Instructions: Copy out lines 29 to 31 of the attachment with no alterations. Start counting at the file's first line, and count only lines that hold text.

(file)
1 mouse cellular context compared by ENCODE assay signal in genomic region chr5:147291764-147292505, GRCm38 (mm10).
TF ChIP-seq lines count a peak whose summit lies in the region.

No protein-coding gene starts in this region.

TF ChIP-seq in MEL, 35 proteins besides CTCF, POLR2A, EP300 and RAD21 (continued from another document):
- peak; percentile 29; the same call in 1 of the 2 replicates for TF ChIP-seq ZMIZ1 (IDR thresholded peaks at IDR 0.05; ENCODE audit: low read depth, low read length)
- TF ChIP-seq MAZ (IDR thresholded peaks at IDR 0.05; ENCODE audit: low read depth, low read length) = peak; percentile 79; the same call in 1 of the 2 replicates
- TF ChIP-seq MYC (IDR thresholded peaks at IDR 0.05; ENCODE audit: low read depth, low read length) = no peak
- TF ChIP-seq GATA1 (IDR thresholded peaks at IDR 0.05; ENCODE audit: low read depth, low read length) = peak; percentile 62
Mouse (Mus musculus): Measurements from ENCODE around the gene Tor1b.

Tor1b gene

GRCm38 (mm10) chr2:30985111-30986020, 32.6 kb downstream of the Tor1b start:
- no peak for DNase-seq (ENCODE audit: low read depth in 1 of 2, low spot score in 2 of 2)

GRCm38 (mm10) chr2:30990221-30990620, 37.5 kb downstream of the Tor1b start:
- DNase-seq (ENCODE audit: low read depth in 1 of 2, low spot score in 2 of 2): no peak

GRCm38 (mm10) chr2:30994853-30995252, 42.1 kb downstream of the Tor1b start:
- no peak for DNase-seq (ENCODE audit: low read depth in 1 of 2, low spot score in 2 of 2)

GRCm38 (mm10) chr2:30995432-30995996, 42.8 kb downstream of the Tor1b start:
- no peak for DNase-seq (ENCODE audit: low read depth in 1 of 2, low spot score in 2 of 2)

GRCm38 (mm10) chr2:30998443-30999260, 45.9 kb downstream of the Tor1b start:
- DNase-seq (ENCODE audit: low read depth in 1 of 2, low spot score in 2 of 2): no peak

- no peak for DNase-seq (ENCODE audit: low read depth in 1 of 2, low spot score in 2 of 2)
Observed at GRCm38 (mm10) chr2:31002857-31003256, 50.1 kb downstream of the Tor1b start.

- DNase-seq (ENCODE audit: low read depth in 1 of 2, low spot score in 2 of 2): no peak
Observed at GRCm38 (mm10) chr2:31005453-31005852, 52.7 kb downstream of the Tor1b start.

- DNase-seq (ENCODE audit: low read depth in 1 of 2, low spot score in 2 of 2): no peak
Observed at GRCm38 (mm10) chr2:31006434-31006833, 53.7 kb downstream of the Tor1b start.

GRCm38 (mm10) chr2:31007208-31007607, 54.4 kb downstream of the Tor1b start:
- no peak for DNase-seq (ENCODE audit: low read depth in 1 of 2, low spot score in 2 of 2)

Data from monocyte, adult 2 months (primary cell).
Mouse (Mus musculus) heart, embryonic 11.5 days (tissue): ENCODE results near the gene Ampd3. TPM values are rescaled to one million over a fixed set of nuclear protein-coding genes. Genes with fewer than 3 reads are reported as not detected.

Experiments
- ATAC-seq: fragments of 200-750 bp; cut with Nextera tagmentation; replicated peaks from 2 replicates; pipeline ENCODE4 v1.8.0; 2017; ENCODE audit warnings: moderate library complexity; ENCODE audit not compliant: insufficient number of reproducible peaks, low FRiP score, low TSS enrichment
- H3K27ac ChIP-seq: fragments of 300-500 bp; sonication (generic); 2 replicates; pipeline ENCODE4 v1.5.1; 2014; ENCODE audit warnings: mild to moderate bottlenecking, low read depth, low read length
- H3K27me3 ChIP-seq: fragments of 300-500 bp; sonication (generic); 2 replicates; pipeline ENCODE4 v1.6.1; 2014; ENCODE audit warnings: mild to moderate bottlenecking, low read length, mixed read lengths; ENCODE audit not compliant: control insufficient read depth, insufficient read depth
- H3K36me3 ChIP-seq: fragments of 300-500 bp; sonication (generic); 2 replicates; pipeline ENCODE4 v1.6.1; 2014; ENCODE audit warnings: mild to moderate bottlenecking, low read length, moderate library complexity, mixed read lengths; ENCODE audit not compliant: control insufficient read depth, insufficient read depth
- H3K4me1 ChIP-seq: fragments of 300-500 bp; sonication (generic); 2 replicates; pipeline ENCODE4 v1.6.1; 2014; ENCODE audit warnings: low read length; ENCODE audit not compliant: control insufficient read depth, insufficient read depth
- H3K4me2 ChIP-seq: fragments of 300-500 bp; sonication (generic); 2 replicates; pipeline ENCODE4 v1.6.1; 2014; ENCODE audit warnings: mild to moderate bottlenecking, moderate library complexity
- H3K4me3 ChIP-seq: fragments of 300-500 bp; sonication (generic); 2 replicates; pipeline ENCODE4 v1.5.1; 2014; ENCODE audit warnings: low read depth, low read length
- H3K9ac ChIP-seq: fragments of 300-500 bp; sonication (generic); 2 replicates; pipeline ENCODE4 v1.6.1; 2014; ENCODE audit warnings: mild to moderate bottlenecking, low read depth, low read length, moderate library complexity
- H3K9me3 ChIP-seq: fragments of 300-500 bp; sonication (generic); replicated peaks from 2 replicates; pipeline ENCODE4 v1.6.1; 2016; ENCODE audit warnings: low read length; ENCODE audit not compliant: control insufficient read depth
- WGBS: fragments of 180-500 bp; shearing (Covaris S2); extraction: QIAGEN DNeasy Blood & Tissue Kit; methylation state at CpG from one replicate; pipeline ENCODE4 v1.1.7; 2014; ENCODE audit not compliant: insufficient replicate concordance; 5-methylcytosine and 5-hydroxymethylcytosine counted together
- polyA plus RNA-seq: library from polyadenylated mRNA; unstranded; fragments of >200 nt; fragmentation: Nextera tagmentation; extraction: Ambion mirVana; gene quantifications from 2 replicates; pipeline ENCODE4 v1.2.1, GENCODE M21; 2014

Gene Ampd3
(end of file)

Data from monocyte, adult 2 months (primary cell).
Mouse (Mus musculus) heart, embryonic 11.5 days (tissue): ENCODE results near the gene Ampd3. TPM values are rescaled to one million over a fixed set of nuclear protein-coding genes. Genes with fewer than 3 reads are reported as not detected.

Experiments